Tennessee’s hiking trails are a prime attraction to the most visited parks and provide numerous opportunities for environmental and cultural education.  Located in an economically challenged region, the Cumberland Trail provides both recreation and viable economic opportunities to the communities of the Cumberland Plateau.

Still a work-in-progress, the Cumberland Trail passes through 11 Tennessee counties and numerous communities on the eastern escarpment of the Cumberland Plateau.

In addition to providing quality outdoor experiences and supporting tourism, the Cumberland Trail provides opportunities for conservation education and the protection of natural and cultural resources. The Trail brings watershed and view-shed protection, green-way corridors, and wildlife conservation to this rich ecological region.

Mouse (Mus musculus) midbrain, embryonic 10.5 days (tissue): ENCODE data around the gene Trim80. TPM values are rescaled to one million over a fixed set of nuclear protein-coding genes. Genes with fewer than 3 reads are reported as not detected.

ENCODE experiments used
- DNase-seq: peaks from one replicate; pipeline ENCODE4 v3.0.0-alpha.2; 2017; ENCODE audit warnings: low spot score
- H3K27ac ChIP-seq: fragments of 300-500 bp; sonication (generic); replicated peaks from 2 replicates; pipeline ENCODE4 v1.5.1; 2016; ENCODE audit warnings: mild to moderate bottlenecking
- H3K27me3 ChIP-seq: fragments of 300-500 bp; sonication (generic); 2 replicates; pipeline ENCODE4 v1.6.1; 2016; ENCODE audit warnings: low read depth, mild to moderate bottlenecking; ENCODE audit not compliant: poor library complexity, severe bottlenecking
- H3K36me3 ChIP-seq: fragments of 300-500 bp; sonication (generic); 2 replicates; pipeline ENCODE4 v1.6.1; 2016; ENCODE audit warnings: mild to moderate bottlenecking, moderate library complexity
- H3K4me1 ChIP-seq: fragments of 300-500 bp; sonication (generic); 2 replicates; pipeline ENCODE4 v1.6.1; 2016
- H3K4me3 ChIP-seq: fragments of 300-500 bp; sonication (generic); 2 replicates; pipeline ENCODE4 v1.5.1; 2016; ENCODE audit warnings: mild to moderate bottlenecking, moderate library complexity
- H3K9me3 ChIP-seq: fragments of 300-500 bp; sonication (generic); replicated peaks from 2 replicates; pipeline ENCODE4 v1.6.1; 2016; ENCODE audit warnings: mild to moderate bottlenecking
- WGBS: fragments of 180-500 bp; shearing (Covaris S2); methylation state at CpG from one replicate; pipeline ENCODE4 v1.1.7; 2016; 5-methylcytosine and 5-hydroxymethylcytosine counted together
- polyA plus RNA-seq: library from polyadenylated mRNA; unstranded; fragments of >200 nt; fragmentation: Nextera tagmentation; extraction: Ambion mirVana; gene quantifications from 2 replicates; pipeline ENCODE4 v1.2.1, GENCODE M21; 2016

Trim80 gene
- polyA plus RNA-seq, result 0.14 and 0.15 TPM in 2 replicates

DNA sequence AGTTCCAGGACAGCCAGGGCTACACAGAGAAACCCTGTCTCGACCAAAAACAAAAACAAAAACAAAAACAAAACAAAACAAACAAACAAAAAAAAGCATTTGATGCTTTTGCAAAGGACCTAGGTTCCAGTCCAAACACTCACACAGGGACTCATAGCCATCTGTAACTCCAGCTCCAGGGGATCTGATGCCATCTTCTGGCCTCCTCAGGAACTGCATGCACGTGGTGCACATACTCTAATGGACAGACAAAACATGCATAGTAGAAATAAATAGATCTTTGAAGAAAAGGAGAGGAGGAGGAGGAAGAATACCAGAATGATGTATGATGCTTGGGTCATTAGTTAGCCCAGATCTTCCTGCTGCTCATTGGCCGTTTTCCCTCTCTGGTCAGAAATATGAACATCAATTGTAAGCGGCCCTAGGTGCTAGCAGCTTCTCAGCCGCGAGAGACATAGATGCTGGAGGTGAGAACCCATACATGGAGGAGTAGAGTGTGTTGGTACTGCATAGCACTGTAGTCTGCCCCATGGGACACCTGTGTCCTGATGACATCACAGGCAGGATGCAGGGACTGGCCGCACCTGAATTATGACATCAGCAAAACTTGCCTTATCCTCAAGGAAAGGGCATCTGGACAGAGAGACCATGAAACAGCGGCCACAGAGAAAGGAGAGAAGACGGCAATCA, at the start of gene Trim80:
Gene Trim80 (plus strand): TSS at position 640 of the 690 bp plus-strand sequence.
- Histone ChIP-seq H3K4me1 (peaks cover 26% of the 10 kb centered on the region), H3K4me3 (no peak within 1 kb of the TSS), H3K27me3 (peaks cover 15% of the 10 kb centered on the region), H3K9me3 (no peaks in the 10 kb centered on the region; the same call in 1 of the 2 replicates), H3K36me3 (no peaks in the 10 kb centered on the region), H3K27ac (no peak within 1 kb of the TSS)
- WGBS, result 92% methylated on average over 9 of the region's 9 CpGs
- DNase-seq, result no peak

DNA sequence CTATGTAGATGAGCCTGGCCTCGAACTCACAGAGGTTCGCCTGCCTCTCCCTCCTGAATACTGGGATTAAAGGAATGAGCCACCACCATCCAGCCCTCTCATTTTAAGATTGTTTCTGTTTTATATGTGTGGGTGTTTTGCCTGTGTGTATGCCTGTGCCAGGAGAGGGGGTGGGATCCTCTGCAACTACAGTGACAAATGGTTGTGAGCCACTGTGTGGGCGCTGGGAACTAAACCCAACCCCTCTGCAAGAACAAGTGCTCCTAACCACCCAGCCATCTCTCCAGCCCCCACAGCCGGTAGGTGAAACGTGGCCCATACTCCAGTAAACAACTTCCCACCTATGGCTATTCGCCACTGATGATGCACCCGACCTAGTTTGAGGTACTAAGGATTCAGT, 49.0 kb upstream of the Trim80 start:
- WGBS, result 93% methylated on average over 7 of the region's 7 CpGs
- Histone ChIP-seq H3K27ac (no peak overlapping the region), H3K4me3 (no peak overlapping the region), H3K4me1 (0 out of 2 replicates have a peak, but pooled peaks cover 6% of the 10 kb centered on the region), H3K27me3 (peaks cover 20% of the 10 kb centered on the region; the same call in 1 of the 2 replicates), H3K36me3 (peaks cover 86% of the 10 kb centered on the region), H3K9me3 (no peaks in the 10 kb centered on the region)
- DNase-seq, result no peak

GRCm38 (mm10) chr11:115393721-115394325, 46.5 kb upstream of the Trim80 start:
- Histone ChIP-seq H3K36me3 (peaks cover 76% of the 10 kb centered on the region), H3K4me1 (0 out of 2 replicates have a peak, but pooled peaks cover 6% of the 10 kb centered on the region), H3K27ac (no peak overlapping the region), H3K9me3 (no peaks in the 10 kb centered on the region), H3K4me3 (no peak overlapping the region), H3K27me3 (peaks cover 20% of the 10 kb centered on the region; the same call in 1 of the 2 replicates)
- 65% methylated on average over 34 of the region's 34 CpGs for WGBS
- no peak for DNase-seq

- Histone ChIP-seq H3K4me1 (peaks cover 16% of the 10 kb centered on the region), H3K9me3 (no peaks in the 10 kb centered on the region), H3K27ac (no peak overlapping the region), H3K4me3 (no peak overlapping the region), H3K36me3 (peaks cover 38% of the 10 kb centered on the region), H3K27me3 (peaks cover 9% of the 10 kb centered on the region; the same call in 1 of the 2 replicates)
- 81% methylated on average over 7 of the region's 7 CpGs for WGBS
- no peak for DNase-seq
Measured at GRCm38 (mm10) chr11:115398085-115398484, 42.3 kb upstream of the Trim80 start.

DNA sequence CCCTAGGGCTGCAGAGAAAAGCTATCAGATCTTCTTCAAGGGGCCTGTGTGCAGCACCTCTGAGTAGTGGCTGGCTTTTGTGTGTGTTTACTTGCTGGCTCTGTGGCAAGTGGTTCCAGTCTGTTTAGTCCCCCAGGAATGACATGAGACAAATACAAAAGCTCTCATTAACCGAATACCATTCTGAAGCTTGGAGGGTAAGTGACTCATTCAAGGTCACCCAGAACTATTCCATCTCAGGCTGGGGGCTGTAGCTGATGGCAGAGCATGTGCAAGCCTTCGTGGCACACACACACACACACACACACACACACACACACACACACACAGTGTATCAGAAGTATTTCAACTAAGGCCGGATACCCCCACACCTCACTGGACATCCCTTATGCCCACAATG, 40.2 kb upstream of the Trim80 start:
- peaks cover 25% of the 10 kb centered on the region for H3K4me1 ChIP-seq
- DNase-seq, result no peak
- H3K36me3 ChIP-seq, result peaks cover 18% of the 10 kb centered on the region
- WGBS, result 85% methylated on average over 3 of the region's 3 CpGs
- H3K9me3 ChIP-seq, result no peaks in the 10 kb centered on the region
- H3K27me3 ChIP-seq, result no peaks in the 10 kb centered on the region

The Cumberland Trail has been and continues to be constructed largely by volunteers from many walks of life.  This volunteer construction effort is managed by the Cumberland Trails Conference (CTC), a non-profit organization supported by tax-deductible donations from supporters like you.

The CT is designed for hikers by hikers.  The long-distance trail provides access to some of Tennessee’s most stunning landscapes: waterfalls, gorges, four bird and wildlife-rich Tennessee Wildlife Management Areas, a National Park Wild and Scenic Area, two State Parks, two protected State Natural Areas, and two National Parks. The CT is a foot traffic only hiking trail, designed and built to minimize the potential environmental impact on sensitive wildlife habitat, unique aquatic or terrestrial habitats, or endangered/threatened species.  Designed as a sustainable single file back country-hiking trail, part of the Great Eastern Trail, the CT’s environmentally conscious footprint on the land provides the hiker with numerous picturesque waterfalls, scenic overlooks, and a wilderness experience rare in the eastern US.  Due to its location in more remote areas of the Appalachians, the Great Eastern Trail will provide hikers with a more primitive backcountry experience, an alternative to the relatively crowded Appalachian Trail.